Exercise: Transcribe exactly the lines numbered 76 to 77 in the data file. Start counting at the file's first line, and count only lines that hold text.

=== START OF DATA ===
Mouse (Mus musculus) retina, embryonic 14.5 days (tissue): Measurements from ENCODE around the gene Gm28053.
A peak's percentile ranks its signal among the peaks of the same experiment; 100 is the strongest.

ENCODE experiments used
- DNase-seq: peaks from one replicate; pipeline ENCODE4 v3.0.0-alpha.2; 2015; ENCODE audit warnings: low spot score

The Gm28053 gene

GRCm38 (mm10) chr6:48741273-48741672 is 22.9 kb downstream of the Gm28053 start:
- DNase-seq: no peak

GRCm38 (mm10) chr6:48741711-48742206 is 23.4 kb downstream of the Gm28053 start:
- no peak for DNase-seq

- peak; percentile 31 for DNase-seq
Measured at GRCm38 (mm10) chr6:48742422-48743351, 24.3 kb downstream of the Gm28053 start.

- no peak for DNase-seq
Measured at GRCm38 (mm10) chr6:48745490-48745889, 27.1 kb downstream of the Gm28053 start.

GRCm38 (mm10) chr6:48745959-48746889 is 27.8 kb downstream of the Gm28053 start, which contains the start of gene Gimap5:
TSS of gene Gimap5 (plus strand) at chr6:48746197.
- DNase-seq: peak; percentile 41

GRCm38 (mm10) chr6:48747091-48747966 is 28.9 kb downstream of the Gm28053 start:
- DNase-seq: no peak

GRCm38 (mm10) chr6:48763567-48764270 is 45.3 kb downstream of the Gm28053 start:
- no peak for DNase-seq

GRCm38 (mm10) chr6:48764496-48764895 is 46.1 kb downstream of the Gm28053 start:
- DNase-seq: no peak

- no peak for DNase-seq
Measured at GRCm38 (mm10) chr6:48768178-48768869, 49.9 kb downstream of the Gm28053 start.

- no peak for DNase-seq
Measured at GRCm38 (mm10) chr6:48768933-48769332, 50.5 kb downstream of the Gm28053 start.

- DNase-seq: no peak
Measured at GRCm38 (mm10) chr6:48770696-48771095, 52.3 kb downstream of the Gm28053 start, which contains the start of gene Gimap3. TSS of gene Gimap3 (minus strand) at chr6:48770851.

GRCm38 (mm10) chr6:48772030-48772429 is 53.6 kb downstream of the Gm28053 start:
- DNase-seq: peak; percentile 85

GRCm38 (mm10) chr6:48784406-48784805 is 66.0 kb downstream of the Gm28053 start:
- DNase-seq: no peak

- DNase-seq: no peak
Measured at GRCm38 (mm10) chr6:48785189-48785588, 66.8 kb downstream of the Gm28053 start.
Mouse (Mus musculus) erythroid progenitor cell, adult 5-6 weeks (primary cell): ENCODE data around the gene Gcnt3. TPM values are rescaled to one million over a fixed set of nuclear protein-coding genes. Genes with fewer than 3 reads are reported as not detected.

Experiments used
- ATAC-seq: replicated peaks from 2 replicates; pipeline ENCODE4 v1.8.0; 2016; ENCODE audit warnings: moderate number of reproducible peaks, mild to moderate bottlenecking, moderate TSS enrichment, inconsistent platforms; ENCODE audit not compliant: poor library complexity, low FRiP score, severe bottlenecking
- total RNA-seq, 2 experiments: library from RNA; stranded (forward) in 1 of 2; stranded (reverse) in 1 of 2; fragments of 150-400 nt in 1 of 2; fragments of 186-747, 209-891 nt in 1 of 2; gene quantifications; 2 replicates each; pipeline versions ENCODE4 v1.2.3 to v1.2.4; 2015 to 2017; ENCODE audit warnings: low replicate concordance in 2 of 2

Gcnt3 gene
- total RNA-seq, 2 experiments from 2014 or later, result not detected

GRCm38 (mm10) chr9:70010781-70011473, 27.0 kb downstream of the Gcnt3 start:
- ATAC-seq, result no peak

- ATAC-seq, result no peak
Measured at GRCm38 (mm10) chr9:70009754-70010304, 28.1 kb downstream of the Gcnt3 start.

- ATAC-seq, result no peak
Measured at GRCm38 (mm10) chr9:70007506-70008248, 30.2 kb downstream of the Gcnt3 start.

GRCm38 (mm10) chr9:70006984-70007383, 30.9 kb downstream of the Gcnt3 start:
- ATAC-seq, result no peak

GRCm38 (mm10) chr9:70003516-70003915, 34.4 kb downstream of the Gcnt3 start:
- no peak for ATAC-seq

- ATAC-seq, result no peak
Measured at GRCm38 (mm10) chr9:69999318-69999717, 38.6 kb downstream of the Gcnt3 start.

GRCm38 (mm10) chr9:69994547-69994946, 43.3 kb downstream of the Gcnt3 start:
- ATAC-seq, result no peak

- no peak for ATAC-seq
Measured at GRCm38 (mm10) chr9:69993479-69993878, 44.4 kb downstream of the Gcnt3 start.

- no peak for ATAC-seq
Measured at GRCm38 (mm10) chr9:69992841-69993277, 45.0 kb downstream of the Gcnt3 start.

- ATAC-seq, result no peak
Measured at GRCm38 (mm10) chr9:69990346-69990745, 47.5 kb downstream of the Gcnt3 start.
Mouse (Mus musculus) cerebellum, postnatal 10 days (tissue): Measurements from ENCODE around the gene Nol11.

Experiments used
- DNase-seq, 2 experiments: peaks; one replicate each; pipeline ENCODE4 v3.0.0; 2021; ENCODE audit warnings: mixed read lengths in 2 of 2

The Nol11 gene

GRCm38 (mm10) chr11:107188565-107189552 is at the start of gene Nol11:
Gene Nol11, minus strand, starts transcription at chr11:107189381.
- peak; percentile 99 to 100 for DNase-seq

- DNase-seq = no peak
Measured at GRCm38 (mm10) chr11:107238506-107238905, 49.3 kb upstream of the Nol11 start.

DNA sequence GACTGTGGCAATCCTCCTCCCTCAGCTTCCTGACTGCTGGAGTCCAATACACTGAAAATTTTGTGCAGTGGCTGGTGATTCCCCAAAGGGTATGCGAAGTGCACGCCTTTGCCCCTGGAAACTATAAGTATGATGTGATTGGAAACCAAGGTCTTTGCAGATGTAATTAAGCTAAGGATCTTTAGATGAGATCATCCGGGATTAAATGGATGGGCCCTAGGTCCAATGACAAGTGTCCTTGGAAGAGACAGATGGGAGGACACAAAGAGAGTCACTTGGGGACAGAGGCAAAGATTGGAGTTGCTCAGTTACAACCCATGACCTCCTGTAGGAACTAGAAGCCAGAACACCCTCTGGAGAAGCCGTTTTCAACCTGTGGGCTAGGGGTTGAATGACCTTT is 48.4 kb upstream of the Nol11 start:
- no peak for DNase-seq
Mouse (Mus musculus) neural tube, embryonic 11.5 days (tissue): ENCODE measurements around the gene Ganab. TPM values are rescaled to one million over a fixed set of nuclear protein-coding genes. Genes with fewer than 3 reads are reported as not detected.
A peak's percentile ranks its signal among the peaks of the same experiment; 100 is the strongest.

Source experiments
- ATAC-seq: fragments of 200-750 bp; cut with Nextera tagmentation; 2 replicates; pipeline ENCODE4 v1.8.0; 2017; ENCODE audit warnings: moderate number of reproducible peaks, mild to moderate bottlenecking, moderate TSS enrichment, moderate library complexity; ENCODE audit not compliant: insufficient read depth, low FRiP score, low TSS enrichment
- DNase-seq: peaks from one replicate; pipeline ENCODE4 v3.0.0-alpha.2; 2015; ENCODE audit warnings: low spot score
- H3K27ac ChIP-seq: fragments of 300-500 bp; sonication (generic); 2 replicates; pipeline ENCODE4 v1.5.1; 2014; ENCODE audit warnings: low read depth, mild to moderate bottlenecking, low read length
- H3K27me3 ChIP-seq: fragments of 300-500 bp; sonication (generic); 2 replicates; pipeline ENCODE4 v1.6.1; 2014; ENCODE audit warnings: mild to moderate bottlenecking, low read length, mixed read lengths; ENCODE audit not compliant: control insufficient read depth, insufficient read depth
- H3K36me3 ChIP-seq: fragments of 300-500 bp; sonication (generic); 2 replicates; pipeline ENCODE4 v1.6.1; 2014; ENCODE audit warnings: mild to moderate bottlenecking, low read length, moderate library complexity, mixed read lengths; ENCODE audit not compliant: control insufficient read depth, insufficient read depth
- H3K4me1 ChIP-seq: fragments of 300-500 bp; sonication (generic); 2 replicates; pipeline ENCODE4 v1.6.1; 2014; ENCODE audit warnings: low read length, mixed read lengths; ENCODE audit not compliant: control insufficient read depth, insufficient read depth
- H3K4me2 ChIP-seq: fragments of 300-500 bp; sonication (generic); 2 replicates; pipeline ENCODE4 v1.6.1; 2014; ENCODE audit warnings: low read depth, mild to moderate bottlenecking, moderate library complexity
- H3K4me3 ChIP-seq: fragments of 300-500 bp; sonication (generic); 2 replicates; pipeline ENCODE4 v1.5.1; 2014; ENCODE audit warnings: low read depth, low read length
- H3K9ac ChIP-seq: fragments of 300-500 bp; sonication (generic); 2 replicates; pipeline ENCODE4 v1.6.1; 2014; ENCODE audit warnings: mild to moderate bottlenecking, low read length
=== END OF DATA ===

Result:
- DNase-seq: peaks from one replicate; pipeline ENCODE4 v3.0.0-alpha.2; 2015; ENCODE audit warnings: low spot score
- H3K27ac ChIP-seq: fragments of 300-500 bp; sonication (generic); 2 replicates; pipeline ENCODE4 v1.5.1; 2014; ENCODE audit warnings: low read depth, mild to moderate bottlenecking, low read length